Most of the bodies of 32 Kenyans killed during a cattle raid in northern Kenya were buried in a mass grave Wednesday, an official said, as local media questioned whether police had ignored warnings about the attack.
Raphael Letimao, legislator for Samburu East district said the 21 members of the Samburu tribe killed in Tuesday's raid were buried together. The authorities had removed the bodies of the 11 members of the Pokot raiding party, he said.
Dozens of people also were wounded in Tuesday's raid in arid northern Kenya, Letimao said.
‘Cusp of a major, major disaster’
A prolonged drought has driven millions of Kenyans to seek food aid and the raids are a key way of replenishing cattle herds depleted by the drought.
"This is the worst drought in nine years ... we are really on the cusp of a major, major disaster," said Brenda Barton, a spokeswoman for the World Food Program.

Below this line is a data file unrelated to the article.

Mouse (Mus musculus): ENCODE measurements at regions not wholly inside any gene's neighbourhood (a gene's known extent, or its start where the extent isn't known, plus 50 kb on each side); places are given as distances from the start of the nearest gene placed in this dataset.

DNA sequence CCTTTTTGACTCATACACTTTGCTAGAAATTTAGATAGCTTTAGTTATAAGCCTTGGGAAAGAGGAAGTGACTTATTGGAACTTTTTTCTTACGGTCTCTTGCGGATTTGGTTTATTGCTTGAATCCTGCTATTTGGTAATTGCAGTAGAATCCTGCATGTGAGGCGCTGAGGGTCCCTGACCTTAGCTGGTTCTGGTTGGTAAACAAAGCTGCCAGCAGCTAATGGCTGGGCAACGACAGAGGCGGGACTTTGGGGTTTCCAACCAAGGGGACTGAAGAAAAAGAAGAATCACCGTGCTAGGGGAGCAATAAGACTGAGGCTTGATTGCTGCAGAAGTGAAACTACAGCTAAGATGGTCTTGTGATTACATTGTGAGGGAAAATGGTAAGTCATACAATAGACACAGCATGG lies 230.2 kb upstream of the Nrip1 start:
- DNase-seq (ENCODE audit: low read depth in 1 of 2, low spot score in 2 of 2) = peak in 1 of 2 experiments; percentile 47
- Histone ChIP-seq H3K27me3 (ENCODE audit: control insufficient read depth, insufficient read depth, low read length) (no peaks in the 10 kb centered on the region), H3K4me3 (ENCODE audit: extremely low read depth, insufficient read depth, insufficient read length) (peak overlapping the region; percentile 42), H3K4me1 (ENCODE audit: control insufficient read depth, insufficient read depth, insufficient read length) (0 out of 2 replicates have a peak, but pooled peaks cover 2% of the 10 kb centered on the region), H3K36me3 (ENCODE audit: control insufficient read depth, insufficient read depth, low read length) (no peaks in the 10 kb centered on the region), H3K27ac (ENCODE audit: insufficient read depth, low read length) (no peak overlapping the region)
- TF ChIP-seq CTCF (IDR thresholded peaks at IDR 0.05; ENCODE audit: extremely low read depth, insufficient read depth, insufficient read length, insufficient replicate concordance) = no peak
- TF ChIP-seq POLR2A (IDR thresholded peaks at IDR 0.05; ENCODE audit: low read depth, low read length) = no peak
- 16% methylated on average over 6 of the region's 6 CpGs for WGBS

Barton said people have been bringing their cattle hundreds of miles in search of grass or water.
"Their cattle are dying, people are pulling their children out of school, malnutrition are rates are raising," she said.
The drought has exacerbated tensions linked to political struggles and feuds between ethnic groups in an area already awash with weapons from conflicts in neighboring Uganda, Somalia and Sudan.
The cover of Wednesday's edition of The Standard, a popular national newspaper, showed a spear-wielding man standing guard over the body of a child shot dead by raiders. Inside, the paper quoted residents and local leaders who said they had warned police of an imminent attack.
Police and government spokesmen did not return calls seeking comment, but residents say police in northern Kenya are often so badly equipped that residents must supply police cars with gasoline if they expect officers to answer a complaint.
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